“What is now proved was once only imagined.” - William Blake
At times, we get so busy that we forget everything was created twice, first in the mind and second with the help of others. Those who imagine and then created something that is new or different first started by looking at the proverbial “big picture.” They explored the emerging trends and blended it with their own ideas, creativity and perspective.
When I look at the big picture this morning, I find some interesting bits of information to ponder. For example in the 5/9/11 issue of Time magazine, they reported that 6.6 million was the approximate number of Latinos who voted in the 2010 U.S. midterm elections. This was a record, and up from 5.6 million in the 2006 midterms.
Furthermore, in the 5/16/11 issue of Time magazine, they reported that 1 in 4 was the proportion of kids in single-parent households in the U.S., the highest of 27 industrialized nations in the Organization for Economic Co-operation and Development’s new report.
Here is an interesting piece of information from the July 4, 2011 issue of the Christian Science Monitor: “Although the recession may be causing a temporary dip in telecommuting, according to a recent WorldatWork survey, the number of firms offering the option has jumped. Some 63 percent of organizations now offer some kind of telecommuting, according to the Society for Human Resource Management (SHRM). That’s up eight percentage points in a year. Moreover, 20 percent of organizations now allow full-time telecommunting, up from 17 percent last year.”
From the same issue, there is an article on how libraries are restocking for a digital age. Of note is the following: “A majority of states have reported library closures in the past 12 months according to the American Library Association. While most of those states estimated that one or two branches shut down, some reported five to 10 closing their doors, which ALA says is part of a trend.”
Next, The National Institute of Mental Health (NIMH) has reported that more than one-quarter of all adults in the U.S. suffer from a diagnosable mental disorder in any given year.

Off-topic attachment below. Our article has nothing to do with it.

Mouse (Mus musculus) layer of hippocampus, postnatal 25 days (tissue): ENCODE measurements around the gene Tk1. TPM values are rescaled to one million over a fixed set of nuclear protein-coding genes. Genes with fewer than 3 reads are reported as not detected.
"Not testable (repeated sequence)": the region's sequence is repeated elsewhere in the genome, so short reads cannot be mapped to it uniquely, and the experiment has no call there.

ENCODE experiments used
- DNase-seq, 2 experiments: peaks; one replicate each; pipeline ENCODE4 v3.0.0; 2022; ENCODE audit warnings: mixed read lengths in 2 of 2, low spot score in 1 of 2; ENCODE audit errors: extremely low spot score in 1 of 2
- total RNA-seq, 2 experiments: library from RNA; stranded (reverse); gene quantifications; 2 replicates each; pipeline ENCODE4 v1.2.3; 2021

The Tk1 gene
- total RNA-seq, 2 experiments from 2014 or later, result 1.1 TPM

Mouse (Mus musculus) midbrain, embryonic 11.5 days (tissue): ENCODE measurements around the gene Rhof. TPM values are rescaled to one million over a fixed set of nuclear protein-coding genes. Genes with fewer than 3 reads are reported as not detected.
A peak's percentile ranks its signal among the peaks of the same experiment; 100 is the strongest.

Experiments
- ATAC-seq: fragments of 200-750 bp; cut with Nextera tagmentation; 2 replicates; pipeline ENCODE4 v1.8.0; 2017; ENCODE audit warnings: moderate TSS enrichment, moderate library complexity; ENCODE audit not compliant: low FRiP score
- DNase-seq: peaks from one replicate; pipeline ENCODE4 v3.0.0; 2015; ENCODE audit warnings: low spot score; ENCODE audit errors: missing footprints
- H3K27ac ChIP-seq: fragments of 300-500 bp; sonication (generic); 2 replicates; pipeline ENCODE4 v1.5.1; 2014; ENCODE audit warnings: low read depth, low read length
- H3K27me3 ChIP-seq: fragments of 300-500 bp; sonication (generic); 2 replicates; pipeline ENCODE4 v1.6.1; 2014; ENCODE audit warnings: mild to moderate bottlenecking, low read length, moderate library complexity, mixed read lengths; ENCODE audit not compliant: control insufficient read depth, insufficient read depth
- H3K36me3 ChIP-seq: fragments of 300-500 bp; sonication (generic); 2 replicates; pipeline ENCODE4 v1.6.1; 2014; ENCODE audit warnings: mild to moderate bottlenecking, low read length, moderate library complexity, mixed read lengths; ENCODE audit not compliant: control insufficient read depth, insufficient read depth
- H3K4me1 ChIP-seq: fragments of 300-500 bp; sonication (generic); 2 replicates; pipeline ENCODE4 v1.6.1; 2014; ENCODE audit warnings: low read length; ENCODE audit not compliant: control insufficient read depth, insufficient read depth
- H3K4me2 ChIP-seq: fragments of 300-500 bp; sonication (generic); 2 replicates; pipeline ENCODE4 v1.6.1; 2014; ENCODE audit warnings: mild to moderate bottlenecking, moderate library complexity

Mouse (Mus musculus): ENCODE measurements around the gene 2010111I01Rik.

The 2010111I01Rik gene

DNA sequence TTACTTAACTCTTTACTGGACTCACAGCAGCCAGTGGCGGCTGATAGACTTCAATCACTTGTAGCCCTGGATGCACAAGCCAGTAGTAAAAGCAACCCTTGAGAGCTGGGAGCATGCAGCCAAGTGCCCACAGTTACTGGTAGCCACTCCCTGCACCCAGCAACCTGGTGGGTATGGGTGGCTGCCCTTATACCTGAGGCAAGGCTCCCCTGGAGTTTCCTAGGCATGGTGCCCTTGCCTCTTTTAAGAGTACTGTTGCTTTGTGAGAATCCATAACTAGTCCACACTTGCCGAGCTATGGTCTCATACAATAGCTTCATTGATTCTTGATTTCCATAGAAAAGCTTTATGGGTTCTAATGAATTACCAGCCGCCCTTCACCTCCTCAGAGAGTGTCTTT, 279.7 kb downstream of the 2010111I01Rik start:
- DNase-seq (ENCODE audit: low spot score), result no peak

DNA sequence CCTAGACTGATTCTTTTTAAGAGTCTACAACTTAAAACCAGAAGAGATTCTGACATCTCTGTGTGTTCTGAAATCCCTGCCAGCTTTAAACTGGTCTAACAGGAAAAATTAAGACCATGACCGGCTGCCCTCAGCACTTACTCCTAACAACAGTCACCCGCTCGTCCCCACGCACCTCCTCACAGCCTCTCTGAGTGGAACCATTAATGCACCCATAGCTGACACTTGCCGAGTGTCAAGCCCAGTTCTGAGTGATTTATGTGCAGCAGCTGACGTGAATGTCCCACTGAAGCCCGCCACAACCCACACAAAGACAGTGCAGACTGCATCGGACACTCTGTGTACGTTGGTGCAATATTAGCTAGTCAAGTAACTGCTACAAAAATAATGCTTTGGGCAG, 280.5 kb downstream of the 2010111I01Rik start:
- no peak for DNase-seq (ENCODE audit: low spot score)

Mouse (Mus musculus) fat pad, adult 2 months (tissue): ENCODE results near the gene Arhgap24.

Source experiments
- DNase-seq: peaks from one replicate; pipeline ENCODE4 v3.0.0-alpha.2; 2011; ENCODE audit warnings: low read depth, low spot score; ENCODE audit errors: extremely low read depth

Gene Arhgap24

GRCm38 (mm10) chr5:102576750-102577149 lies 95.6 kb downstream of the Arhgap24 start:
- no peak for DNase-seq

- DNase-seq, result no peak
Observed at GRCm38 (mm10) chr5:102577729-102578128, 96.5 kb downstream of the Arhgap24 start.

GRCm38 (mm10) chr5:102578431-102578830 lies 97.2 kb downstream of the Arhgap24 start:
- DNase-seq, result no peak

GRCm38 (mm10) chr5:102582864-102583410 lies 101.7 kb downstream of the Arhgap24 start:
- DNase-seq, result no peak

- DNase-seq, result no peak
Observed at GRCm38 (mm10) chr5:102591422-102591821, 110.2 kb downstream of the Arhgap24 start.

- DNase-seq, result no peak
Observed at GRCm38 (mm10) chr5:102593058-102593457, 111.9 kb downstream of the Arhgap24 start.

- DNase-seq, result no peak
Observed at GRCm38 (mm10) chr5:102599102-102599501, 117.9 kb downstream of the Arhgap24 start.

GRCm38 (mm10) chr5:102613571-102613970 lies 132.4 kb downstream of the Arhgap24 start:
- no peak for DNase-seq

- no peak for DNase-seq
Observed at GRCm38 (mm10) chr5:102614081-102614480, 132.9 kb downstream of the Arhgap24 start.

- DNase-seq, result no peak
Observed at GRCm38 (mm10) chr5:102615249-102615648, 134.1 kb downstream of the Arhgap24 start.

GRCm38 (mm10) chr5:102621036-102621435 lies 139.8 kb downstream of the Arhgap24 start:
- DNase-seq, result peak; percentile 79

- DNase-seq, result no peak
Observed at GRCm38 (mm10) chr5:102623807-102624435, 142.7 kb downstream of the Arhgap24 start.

In the post PC market, I find it interesting to note that 15 million iPads were sold in the first 9 months and they generated 9.5 billion in rev. in that same time period. This slate based computer now captures 90% of the market share. I also found it interesting that Apple has 200+ million accounts with credit cards and one click purchasing. At the same time, 100 million iBooks were downloaded in less than a year with the first iPad, and they have already shipped their 100 millionth iPhone. Clearly, fewer lap tops are being sold and the cell phone is fast becoming the new PC and the new wallet.
In the world of medicine, the classic Doctor/Patient relationship is changing. The historical meeting of the people who know, i.e. the MD, with those who do not know, i.e. the patient, for diagnosis and treatment is fast evolving into a Doctor/Patient relationship with both as co-learners. Given patients can access everything the Doctor can access via technology plus tap into a vast social network of different support groups, many patients are approaching the medical world as partners and less as customers or consumers.
Finally, in this post Japanese earthquake time period, more and more countries and people are asking questions about the price and source of our vastly increasing diet for energy consumption. The question is no longer which fuel is best to use but which combination of fuels are the best to use. Gas, coal and “green” technologies in combination with proactive energy conservation are all being explored.
When I look at the big picture and see some of the above trends, I am reminded of a quote that I read in Fast Company Magazine back in April 2000. “If you want to build an outstanding company, then you have to be ready to handle the consequences of standing out. Too many companies want the benefits of seeming different - without the risks that come with being different.” The risk for us as leaders this summer is to not only stand out but to explore more deeply the bigger picture with the hopes of being able to effectively imagine new possibilities.
Geery Howe, M.A.Consultant, Executive Coach, Trainer inLeadership, Strategic Planning and Organizational ChangeMorning Star Associates319 - 643 - 2257